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Conference Paper

Processing of movement information in the fly’s landing system: A behavioral analysis


Borst,  Alexander
Max Planck Institute for Biological Cybernetics, Max Planck Society;

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Borst, A., & Bahde, S. (1989). Processing of movement information in the fly’s landing system: A behavioral analysis. In N. Singh, & N. Strausfeld (Eds.), Neurobiology of Sensory Systems (pp. 85-89). New York, NY, USA: Plenum Pres.

Cite as: https://hdl.handle.net/21.11116/0000-0009-C25B-6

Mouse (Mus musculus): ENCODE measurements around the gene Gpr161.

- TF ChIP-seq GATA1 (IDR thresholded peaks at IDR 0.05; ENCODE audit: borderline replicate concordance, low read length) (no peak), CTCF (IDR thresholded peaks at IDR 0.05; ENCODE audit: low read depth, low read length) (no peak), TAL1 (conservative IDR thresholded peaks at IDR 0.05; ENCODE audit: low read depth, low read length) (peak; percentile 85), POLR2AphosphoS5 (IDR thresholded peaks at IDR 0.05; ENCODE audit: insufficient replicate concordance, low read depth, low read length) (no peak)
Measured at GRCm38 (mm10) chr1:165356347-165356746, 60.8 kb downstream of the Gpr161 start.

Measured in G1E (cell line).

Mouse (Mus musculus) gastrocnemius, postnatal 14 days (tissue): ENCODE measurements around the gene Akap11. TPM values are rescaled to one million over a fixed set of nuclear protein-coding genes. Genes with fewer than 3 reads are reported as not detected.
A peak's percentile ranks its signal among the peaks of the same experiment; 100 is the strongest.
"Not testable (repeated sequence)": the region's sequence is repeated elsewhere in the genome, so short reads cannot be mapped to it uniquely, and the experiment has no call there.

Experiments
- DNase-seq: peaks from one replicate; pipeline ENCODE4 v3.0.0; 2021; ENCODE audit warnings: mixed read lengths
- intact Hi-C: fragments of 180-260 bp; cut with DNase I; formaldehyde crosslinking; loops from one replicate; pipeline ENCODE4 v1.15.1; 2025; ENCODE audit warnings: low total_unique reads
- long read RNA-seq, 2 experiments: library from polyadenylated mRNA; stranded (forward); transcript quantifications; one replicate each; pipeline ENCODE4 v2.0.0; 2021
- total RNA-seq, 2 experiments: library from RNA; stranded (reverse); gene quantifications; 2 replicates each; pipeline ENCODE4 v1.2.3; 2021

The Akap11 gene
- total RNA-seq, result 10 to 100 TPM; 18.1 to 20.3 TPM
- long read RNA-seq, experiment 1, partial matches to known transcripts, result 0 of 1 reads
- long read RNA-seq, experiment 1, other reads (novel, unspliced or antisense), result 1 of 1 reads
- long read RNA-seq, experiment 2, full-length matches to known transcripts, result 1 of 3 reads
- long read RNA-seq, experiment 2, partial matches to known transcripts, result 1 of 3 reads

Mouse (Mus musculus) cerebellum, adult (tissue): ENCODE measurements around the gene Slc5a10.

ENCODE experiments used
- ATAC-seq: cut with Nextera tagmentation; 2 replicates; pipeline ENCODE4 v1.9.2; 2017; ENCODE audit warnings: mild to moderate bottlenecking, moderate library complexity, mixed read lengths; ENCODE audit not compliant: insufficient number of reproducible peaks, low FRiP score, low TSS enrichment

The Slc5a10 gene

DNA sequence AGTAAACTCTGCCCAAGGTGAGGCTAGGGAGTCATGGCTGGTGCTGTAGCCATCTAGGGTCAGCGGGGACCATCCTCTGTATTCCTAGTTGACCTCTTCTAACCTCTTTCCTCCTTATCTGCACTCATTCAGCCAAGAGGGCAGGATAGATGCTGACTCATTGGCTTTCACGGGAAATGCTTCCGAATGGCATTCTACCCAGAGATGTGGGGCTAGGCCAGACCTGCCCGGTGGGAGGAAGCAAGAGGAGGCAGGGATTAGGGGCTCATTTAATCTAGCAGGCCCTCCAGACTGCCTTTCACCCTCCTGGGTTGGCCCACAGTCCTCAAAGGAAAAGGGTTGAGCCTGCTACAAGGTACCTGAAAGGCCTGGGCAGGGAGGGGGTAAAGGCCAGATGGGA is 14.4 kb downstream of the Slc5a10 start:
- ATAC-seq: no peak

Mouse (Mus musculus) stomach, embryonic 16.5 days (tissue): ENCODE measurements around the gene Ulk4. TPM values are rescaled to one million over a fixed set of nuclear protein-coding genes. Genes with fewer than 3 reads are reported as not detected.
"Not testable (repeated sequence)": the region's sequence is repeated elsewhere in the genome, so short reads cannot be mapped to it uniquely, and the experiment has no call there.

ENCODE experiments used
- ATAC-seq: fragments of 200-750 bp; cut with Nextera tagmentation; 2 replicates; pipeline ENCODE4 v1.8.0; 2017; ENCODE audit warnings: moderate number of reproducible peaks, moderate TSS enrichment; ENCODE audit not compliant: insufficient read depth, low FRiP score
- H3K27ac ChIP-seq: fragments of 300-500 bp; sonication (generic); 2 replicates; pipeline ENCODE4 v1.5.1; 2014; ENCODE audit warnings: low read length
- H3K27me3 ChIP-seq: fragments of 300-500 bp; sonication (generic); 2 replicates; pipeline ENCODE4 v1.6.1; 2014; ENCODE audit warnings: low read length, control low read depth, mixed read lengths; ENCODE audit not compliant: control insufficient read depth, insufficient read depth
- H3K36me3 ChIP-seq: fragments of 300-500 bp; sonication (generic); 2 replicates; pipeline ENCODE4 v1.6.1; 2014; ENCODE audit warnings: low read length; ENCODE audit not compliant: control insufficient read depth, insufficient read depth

When approaching a landing site flies extend their legs in order to prevent crash-landing (Goodman 1960). This reflex has been analysed with respect to the underlying release mechanism. Pattern expansion in front of a tethered fly can mimic an approach towards a landing site. Under these conditions landing is a rather stereotyped motor pattern. Only the latency of the onset of the landing response varies with the stimulus strength (Borst 1986). Quantitative studies of the stimulus-latency relationship led to the formulation of a simple model which describes the way movement information at the fly’s retina is processed in order to release landing (Borst and Bahde 1986, 1988b). We propose that the output of local movement detectors sensitive for front-to-back motion in each eye are pooled and subsequently processed by a leaky integrator. Whenever the level of the leaky integrator reaches a fixed threshold landing is released.